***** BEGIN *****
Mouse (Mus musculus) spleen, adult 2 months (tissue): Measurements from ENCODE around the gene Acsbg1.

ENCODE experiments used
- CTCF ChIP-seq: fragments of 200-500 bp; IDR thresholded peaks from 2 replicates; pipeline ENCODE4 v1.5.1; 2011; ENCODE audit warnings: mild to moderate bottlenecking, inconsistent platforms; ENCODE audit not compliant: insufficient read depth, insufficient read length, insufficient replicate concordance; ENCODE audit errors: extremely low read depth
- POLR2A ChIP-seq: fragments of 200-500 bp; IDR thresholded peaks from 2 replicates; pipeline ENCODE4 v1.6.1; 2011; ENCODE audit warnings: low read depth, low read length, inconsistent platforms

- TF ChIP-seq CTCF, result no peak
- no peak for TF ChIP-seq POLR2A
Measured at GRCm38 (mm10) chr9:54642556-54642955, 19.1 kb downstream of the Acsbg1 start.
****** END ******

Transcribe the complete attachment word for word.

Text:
Mouse (Mus musculus) spleen, adult 2 months (tissue): Measurements from ENCODE around the gene Acsbg1.

ENCODE experiments used
- CTCF ChIP-seq: fragments of 200-500 bp; IDR thresholded peaks from 2 replicates; pipeline ENCODE4 v1.5.1; 2011; ENCODE audit warnings: mild to moderate bottlenecking, inconsistent platforms; ENCODE audit not compliant: insufficient read depth, insufficient read length, insufficient replicate concordance; ENCODE audit errors: extremely low read depth
- POLR2A ChIP-seq: fragments of 200-500 bp; IDR thresholded peaks from 2 replicates; pipeline ENCODE4 v1.6.1; 2011; ENCODE audit warnings: low read depth, low read length, inconsistent platforms

- TF ChIP-seq CTCF, result no peak
- no peak for TF ChIP-seq POLR2A
Measured at GRCm38 (mm10) chr9:54642556-54642955, 19.1 kb downstream of the Acsbg1 start.